8 Oct
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Lesson Learned From a NFL Player

I didn’t go to the Denver Broncos football game on Sunday thinking I’d be able to use my day as a teachable moment for my kids. I went to the game with my husband to visit with friends we hardly ever see and have an experience without my lovely children.

We arrived at Sports Authority Field at Mile High almost four hours before kickoff, something we would never have done with four kids in tow. We didn’t really have any plans for our time. We were going to walk around the stadium, take photos inside without 75,000 fans present and just enjoy the day. We saw a small crowd of people near one of the gates when we arrived and decided to have a look. That decision set the tone for an amazing day.

Denver Bronco Demaryius Thomas signing an autograph

The crowd was waiting for the Denver players to walk into the stadium. Almost as soon as we made it to the gates, Peyton Manning made his appearance. He was eventually a long arm’s distance from us, taking his time to sign autographs for fans. Only a handful of players spent time signing autographs. Most waved to the fans and walked down the tunnel. I can’t blame them. They were there for work.

It wasn’t until Demaryius Thomas made his way directly toward where we were standing that I actually thought we needed an autograph. We were not prepared…no Sharpie, no specific item to sign. As #88 came our direction, I turned around and ripped the hat off my husband’s head and hung it over the gate with a group of other autograph seekers. I really didn’t think he would sign it, and I was really hoping I would be able to snag someone’s Sharpie. He passed by my hat once and then grabbed it, someone’s else’s permanent marker still in his hand, and signed our dirty, old, grungy Denver Broncos hat.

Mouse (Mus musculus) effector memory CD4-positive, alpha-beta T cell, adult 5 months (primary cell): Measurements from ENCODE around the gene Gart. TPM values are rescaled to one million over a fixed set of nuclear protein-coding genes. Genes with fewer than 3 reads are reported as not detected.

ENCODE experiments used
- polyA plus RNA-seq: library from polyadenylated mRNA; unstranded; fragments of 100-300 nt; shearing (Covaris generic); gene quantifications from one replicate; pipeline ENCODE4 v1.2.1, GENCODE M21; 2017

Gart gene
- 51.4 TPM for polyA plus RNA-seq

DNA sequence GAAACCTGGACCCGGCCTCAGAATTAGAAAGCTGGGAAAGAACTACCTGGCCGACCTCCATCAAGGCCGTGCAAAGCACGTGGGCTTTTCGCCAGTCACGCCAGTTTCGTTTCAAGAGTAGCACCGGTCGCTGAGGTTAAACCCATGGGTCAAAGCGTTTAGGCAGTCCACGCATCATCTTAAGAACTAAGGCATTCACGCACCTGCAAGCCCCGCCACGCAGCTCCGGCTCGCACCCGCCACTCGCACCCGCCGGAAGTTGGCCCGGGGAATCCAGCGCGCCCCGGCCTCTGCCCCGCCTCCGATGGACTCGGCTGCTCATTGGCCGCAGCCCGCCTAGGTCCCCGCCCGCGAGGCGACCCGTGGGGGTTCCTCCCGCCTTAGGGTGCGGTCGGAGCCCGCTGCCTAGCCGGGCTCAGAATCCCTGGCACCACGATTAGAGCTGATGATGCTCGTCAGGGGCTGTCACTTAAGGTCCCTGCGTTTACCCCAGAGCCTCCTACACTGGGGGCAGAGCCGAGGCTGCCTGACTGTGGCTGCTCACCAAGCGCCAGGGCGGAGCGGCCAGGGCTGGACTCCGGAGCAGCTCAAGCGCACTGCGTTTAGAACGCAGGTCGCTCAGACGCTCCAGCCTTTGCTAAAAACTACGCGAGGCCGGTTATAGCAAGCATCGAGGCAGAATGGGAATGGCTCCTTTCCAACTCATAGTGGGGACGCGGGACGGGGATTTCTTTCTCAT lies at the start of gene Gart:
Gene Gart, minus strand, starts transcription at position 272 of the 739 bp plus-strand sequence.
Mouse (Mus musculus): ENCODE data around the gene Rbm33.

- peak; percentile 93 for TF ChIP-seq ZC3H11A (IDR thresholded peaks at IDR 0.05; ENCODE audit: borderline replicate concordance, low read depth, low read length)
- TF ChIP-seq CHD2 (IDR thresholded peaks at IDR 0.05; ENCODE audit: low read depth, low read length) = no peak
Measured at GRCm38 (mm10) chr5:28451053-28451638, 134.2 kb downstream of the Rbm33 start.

We were able to see most of the team walk into the stadium before we headed in ourselves to enjoy a game filled with personal and team records, milestones, fantastic weather, great company and the all-important win for Denver.

Denver Bronco Demaryius Thomas signing an autograph

It wasn’t until I returned home and told the story of our autographed hat to our kids, several times, that I realized Demaryius Thomas actually gave me the chance to teach my kids in a way they could relate. They knew how excited we all were to have that hat and that he didn’t have to use his time to sign Broncos paraphernalia.

The two things our boys took away from the experience:

  1. You should at least try to do things. Not trying results in nothing gained.
  2. One minute of your time may have lasting effects on someone else.

At the end of the day, the autograph is just a signature from some guy who is really good at his job, but it may have resulted in at least one sound decision from our oldest.  I watched B help a girl chase a paper that was blowing in the breeze after school. He didn’t know the girl, and there were many others who didn’t budge. When he got in our vehicle, I told him that was a nice thing to do. His reply: “Maybe it was something important to her. She might remember that day someone helped her save it.”

Thank you Demaryius Thomas, for more than the autograph.


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  • I’m still getting used to this and the fact that every interaction is a chance for meaningful conversation and shaping the person they become. Sending them out into the big world that functions different than we’d like it to still scares me. The other day my husband overheard X say “My mom says we don’t say that word” and I’m still amazed that the initial conversation we had about not using the F-A-T word to describe or label someone really stuck, so much that he applied it the video game they were playing.

    • I’ve learned that most of the big lessons I want my kids to learn aren’t taught in moments where I’m meaningfully trying to teach anyone anything. I’m continually surprised at the connections my kids make all on their own.